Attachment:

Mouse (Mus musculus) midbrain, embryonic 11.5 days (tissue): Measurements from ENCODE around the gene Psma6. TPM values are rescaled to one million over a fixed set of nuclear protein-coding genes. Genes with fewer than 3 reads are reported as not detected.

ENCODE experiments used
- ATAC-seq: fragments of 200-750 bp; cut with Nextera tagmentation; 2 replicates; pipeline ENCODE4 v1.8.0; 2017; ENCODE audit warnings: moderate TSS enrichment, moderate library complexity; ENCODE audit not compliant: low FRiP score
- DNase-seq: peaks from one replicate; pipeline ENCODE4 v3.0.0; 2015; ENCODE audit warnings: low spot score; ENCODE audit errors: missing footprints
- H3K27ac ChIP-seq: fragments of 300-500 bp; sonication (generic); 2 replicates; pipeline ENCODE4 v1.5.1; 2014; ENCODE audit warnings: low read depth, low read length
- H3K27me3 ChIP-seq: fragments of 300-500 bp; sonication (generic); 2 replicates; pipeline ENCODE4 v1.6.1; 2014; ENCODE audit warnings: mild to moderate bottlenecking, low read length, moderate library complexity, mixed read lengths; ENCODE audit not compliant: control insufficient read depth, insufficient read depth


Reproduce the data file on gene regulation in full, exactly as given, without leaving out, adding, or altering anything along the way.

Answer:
Mouse (Mus musculus) midbrain, embryonic 11.5 days (tissue): Measurements from ENCODE around the gene Psma6. TPM values are rescaled to one million over a fixed set of nuclear protein-coding genes. Genes with fewer than 3 reads are reported as not detected.

ENCODE experiments used
- ATAC-seq: fragments of 200-750 bp; cut with Nextera tagmentation; 2 replicates; pipeline ENCODE4 v1.8.0; 2017; ENCODE audit warnings: moderate TSS enrichment, moderate library complexity; ENCODE audit not compliant: low FRiP score
- DNase-seq: peaks from one replicate; pipeline ENCODE4 v3.0.0; 2015; ENCODE audit warnings: low spot score; ENCODE audit errors: missing footprints
- H3K27ac ChIP-seq: fragments of 300-500 bp; sonication (generic); 2 replicates; pipeline ENCODE4 v1.5.1; 2014; ENCODE audit warnings: low read depth, low read length
- H3K27me3 ChIP-seq: fragments of 300-500 bp; sonication (generic); 2 replicates; pipeline ENCODE4 v1.6.1; 2014; ENCODE audit warnings: mild to moderate bottlenecking, low read length, moderate library complexity, mixed read lengths; ENCODE audit not compliant: control insufficient read depth, insufficient read depth